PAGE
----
Style brisé (French: "broken style") is a general term for irregular arpeggiated texture in instrumental music of the Baroque period. It is commonly used in discussion of music for lute, keyboard instruments, or the viol.
The original French term, in use around 1700, is style luthé ("lute style"). It was used by François Couperin when referring to arpeggiated textures in his pieces such as La Mézangère, Les Charmes and Les Barricades Mystérieuses. Continuous pieces with an abundance of irregularly broken chords originated in French lute music of the 17th century. The modern term style brisé was first used by scholar Lionel de La Laurencie when discussing the style of two French lutenists – Ennemond Gaultier (c.1575–1651) and Denis Gaultier (1603–1672). La Laurencie may have simply translated the corresponding German term, which has been used since at least the early 18th century.
As shown by later studies by David J. Buch, such features may appear in moderation, or be completely absent from certain pieces that still feature some irregular arpeggiation, for example in accompaniment to a regularly constructed melodic line: a scheme found already in Denis Gaultier's works. Another key feature of style brisé pointed out by Buch is the adoption of imitative or pseudo-imitative textures.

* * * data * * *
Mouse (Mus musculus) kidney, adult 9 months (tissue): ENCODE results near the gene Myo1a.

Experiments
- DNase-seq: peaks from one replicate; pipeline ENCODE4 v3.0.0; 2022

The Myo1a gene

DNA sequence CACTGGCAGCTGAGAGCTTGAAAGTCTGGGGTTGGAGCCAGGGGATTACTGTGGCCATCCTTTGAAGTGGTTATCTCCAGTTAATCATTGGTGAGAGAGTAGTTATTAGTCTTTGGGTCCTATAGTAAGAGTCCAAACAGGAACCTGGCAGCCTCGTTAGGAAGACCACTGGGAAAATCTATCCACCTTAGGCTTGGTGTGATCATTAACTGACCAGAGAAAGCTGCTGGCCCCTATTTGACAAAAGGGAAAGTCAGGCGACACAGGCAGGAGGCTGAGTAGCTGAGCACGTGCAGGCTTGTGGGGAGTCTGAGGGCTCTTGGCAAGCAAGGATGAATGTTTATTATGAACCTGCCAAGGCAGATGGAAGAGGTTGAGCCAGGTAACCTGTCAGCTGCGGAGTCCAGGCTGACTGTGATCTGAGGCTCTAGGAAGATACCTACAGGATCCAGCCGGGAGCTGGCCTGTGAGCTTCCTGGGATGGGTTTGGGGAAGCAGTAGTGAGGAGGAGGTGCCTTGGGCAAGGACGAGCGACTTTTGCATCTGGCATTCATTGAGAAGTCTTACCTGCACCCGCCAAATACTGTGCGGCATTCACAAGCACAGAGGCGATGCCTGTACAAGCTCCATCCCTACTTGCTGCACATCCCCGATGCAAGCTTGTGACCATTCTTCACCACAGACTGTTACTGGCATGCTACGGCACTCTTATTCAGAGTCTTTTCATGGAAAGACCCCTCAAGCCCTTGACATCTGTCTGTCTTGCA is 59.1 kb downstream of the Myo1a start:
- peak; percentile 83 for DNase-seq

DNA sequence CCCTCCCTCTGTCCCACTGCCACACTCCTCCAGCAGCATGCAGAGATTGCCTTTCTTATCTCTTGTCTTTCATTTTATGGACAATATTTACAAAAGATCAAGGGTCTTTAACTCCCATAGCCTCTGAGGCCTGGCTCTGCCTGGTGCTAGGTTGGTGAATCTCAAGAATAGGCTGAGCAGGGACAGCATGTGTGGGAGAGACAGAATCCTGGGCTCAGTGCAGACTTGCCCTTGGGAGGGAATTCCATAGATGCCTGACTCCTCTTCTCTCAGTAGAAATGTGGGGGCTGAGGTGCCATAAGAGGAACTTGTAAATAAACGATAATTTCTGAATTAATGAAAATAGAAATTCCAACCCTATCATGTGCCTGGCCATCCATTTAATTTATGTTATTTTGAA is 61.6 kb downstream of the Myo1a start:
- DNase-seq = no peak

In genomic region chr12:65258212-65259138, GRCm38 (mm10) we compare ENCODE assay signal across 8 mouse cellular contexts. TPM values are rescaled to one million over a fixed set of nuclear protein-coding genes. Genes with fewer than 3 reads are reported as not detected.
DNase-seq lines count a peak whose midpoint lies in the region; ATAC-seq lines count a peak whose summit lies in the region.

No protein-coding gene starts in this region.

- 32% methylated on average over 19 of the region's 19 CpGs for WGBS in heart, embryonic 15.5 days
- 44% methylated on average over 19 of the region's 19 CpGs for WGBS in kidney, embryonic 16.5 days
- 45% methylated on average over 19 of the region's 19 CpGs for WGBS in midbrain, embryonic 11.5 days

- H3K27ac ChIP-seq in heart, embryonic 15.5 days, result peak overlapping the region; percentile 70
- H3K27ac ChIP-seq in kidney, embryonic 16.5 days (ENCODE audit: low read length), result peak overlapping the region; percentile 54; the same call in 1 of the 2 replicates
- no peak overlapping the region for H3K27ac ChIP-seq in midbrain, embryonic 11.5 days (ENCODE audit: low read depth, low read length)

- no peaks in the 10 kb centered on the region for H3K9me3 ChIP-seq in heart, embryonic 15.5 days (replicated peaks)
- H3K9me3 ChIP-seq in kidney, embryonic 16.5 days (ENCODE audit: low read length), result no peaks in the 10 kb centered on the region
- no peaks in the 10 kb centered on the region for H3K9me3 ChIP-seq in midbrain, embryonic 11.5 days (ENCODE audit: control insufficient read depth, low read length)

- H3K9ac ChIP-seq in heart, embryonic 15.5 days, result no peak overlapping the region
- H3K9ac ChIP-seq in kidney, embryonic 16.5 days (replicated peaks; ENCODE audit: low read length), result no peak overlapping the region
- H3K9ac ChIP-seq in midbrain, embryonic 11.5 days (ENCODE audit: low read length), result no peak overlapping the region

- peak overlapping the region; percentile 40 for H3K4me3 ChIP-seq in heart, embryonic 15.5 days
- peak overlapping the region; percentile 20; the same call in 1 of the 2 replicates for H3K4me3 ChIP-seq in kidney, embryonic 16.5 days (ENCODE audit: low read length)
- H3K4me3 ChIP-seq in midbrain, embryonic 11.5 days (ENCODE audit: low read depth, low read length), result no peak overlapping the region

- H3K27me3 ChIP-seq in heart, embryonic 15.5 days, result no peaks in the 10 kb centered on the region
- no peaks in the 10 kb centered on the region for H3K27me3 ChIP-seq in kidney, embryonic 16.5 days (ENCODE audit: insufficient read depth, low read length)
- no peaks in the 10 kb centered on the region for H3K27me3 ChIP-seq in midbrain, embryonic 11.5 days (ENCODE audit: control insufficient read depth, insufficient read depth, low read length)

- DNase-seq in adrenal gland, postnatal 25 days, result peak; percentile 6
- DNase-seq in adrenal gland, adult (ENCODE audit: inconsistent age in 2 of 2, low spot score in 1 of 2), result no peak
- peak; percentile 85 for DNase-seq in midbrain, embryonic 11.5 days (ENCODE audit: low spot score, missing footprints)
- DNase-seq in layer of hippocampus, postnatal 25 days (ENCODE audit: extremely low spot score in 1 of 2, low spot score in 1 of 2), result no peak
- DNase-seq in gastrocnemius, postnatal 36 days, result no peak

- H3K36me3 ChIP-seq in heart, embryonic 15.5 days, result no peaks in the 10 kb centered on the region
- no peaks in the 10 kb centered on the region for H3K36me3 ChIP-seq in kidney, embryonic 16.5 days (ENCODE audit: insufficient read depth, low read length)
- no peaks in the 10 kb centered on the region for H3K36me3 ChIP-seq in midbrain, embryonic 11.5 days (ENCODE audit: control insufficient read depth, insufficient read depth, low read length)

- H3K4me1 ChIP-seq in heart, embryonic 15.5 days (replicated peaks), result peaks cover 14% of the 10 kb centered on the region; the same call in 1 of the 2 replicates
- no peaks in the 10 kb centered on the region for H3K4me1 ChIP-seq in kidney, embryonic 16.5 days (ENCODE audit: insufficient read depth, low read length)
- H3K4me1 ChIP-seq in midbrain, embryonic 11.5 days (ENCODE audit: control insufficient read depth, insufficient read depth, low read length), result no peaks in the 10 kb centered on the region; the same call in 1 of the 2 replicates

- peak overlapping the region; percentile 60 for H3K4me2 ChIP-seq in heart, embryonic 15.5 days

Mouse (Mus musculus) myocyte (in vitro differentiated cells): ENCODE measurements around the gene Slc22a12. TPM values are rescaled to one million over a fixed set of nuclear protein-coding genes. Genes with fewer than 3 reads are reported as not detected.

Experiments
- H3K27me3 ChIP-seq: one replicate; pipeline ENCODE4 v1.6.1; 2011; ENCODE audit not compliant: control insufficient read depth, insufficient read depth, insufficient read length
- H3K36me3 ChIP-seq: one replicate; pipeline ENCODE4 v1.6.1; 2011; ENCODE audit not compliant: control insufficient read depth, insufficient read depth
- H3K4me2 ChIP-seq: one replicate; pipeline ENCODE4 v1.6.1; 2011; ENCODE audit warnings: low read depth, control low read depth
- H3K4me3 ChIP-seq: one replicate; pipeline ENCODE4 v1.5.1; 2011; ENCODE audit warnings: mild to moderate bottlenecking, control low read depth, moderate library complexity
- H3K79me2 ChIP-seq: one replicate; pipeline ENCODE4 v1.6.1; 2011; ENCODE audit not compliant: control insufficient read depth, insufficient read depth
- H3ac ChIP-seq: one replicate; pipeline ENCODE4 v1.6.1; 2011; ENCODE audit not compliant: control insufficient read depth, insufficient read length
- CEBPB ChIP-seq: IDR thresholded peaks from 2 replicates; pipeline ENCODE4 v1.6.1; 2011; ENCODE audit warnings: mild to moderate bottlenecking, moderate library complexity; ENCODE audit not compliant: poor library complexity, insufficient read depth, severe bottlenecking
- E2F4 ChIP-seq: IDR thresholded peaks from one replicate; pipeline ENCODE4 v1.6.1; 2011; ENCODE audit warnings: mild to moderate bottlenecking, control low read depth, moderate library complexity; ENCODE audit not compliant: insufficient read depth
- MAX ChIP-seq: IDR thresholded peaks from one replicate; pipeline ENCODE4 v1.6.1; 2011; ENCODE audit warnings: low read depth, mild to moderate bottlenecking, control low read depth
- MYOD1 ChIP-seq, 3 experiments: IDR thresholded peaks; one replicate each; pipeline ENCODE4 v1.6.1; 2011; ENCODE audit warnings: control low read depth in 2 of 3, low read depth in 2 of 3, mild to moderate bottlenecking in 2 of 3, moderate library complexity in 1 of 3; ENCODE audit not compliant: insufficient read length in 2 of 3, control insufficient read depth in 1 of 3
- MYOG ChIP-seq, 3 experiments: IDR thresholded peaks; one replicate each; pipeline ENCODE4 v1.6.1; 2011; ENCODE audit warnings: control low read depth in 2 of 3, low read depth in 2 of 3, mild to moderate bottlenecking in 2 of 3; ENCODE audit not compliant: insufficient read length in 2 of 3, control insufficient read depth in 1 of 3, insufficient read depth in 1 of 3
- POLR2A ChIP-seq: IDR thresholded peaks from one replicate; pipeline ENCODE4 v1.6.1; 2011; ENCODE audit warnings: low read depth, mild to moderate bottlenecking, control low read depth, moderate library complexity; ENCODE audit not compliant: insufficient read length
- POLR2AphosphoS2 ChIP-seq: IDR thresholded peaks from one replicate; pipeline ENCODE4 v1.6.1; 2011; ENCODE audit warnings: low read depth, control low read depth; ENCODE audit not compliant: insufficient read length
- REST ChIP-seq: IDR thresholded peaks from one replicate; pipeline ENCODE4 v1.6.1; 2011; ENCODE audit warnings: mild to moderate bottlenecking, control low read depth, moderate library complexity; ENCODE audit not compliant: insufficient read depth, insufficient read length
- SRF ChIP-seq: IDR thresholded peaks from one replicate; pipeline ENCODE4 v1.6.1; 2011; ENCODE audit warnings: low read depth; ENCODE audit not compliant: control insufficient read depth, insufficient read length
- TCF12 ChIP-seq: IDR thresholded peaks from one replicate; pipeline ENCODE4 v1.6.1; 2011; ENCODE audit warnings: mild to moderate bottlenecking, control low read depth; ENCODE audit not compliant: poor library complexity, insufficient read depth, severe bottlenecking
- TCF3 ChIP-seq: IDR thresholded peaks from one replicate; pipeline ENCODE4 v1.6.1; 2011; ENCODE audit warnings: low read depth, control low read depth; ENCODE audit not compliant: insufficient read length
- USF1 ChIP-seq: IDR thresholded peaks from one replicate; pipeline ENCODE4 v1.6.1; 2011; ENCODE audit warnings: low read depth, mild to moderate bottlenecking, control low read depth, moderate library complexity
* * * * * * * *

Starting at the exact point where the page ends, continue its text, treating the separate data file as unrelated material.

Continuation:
Early 17th century examples include the collection Le trésor d'Orphée (1600) by Anthoine Francisque, Robert Ballard's lute books of 1611 and 1614, and other publications of the time. Idiomatic lute figurations found in such pieces were later transferred to the harpsichord in the works of numerous composers: particularly important examples include Louis Couperin's unmeasured preludes, Johann Jakob Froberger's allemandes, free preludes by Jean-Henri d'Anglebert and Louis-Nicolas Clérambault, and others. By the early 18th century various forms of style brisé were common techniques in keyboard music. Johann Pachelbel's Hexachordum Apollinis, which was among the most successful keyboard publications of the time, included a number of variations in style brisé.